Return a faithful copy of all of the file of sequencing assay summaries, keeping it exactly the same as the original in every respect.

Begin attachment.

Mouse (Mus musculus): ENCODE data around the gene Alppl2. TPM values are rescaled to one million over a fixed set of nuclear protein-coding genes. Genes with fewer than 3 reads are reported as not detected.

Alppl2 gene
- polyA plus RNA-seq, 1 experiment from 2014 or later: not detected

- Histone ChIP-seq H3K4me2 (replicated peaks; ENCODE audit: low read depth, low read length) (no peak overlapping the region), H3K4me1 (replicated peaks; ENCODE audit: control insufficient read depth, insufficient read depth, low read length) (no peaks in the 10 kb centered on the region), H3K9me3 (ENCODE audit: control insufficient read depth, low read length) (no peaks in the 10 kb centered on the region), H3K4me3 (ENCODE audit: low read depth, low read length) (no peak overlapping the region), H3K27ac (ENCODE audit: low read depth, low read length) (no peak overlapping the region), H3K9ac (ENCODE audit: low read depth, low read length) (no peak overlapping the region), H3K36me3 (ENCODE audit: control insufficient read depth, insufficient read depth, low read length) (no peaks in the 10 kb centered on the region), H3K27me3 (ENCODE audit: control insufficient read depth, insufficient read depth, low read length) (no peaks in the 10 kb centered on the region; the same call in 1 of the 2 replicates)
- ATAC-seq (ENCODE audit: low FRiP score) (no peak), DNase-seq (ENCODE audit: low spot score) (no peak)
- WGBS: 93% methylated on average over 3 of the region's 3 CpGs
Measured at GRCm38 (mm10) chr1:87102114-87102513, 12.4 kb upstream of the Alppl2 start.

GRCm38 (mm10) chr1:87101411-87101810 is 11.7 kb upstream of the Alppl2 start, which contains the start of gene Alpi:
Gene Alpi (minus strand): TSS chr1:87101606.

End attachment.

Mouse (Mus musculus): ENCODE data around the gene Alppl2. TPM values are rescaled to one million over a fixed set of nuclear protein-coding genes. Genes with fewer than 3 reads are reported as not detected.

Alppl2 gene
- polyA plus RNA-seq, 1 experiment from 2014 or later: not detected

- Histone ChIP-seq H3K4me2 (replicated peaks; ENCODE audit: low read depth, low read length) (no peak overlapping the region), H3K4me1 (replicated peaks; ENCODE audit: control insufficient read depth, insufficient read depth, low read length) (no peaks in the 10 kb centered on the region), H3K9me3 (ENCODE audit: control insufficient read depth, low read length) (no peaks in the 10 kb centered on the region), H3K4me3 (ENCODE audit: low read depth, low read length) (no peak overlapping the region), H3K27ac (ENCODE audit: low read depth, low read length) (no peak overlapping the region), H3K9ac (ENCODE audit: low read depth, low read length) (no peak overlapping the region), H3K36me3 (ENCODE audit: control insufficient read depth, insufficient read depth, low read length) (no peaks in the 10 kb centered on the region), H3K27me3 (ENCODE audit: control insufficient read depth, insufficient read depth, low read length) (no peaks in the 10 kb centered on the region; the same call in 1 of the 2 replicates)
- ATAC-seq (ENCODE audit: low FRiP score) (no peak), DNase-seq (ENCODE audit: low spot score) (no peak)
- WGBS: 93% methylated on average over 3 of the region's 3 CpGs
Measured at GRCm38 (mm10) chr1:87102114-87102513, 12.4 kb upstream of the Alppl2 start.

GRCm38 (mm10) chr1:87101411-87101810 is 11.7 kb upstream of the Alppl2 start, which contains the start of gene Alpi:
Gene Alpi (minus strand): TSS chr1:87101606.